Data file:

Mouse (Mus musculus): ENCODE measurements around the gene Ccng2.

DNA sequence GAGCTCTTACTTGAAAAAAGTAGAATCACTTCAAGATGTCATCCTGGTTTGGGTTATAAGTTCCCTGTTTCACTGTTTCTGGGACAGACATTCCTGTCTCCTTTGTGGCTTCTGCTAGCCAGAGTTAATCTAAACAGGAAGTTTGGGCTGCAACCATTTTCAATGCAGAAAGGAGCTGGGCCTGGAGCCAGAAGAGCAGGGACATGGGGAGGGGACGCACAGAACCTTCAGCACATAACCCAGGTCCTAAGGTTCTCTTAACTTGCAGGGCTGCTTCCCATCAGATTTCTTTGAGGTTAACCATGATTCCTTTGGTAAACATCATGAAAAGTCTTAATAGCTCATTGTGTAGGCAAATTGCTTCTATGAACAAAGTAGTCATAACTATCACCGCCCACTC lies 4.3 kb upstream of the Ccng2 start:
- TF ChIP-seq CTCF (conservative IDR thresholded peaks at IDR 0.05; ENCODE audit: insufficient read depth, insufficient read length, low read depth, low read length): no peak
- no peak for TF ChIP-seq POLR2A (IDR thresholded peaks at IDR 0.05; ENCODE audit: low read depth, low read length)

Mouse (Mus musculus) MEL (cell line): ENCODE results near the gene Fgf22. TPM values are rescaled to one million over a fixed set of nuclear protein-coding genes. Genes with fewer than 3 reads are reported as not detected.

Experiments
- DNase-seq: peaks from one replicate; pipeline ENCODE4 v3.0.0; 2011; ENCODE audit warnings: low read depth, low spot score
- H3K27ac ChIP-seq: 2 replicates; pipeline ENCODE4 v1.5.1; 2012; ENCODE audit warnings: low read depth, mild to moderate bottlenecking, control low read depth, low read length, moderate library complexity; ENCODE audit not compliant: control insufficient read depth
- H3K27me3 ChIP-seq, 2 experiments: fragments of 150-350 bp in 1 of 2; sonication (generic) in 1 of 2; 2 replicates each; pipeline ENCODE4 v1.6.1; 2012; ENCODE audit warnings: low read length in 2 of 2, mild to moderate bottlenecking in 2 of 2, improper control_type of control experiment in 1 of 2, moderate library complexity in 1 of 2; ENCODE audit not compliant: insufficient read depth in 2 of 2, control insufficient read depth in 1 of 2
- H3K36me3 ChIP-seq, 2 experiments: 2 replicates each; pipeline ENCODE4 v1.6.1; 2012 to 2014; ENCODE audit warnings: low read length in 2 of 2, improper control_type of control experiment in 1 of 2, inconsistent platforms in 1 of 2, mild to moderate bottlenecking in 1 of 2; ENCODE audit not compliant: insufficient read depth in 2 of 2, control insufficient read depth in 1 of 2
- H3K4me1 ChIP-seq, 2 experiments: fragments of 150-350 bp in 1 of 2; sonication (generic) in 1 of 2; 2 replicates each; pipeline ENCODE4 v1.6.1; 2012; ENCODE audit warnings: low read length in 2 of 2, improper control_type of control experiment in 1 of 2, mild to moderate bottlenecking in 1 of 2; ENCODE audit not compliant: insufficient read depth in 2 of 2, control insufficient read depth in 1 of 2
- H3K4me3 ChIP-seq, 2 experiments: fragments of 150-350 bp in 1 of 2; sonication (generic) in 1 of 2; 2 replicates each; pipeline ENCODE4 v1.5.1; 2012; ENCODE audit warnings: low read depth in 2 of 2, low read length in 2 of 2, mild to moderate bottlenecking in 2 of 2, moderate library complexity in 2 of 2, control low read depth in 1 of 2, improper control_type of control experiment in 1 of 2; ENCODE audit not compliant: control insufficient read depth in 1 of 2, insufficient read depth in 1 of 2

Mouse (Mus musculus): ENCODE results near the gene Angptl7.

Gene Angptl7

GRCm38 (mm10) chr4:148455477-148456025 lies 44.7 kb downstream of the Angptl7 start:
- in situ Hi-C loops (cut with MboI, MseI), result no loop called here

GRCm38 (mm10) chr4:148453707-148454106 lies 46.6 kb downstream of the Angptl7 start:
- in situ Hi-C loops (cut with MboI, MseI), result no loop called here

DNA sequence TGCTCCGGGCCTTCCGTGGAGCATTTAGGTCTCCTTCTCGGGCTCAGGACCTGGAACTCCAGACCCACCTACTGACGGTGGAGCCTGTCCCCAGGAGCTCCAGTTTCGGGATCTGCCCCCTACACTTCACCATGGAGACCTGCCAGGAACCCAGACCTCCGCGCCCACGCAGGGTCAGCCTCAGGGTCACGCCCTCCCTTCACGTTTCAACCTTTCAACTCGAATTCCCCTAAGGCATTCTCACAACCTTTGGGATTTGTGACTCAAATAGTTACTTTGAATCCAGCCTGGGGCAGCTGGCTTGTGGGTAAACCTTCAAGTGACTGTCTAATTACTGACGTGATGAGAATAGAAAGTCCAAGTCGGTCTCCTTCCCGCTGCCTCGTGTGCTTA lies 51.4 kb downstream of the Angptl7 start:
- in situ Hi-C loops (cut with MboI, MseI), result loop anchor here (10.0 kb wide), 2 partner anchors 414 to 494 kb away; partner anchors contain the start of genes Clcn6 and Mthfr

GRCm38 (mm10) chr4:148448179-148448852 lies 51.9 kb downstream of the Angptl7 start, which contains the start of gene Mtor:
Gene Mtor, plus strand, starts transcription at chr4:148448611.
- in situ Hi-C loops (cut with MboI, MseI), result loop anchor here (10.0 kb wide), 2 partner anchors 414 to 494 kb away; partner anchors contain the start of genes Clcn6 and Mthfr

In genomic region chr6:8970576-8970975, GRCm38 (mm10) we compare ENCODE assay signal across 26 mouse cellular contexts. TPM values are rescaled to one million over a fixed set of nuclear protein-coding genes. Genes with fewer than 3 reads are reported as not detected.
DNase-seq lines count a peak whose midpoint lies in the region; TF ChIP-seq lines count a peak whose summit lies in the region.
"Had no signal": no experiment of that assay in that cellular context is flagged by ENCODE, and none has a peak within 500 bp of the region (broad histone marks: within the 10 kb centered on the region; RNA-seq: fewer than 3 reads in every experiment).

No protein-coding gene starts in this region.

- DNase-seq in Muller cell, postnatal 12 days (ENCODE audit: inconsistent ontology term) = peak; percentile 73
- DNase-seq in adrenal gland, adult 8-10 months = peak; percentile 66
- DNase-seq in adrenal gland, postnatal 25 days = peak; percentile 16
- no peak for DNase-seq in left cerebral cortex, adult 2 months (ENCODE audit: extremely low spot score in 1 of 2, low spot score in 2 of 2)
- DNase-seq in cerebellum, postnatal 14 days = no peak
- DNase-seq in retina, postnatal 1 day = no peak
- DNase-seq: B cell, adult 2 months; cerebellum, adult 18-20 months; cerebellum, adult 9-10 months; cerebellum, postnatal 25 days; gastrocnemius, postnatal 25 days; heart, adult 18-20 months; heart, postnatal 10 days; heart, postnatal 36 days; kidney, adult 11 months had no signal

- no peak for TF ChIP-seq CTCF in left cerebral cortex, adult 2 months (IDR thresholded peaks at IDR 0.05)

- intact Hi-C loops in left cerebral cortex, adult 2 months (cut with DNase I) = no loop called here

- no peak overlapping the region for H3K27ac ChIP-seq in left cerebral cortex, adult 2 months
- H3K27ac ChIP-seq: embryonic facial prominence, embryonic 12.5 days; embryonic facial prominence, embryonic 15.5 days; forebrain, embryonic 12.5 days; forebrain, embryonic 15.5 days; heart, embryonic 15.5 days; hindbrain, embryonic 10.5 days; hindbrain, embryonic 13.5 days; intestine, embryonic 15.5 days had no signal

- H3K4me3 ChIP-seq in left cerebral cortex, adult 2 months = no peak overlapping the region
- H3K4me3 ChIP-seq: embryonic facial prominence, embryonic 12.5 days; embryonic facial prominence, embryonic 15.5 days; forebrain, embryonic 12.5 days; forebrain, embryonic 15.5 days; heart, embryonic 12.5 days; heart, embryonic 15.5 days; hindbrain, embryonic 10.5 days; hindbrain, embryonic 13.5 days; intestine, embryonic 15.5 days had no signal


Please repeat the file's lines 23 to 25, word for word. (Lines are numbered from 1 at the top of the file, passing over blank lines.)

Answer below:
- in situ Hi-C loops (cut with MboI, MseI), result loop anchor here (10.0 kb wide), 2 partner anchors 414 to 494 kb away; partner anchors contain the start of genes Clcn6 and Mthfr

In genomic region chr6:8970576-8970975, GRCm38 (mm10) we compare ENCODE assay signal across 26 mouse cellular contexts. TPM values are rescaled to one million over a fixed set of nuclear protein-coding genes. Genes with fewer than 3 reads are reported as not detected.
DNase-seq lines count a peak whose midpoint lies in the region; TF ChIP-seq lines count a peak whose summit lies in the region.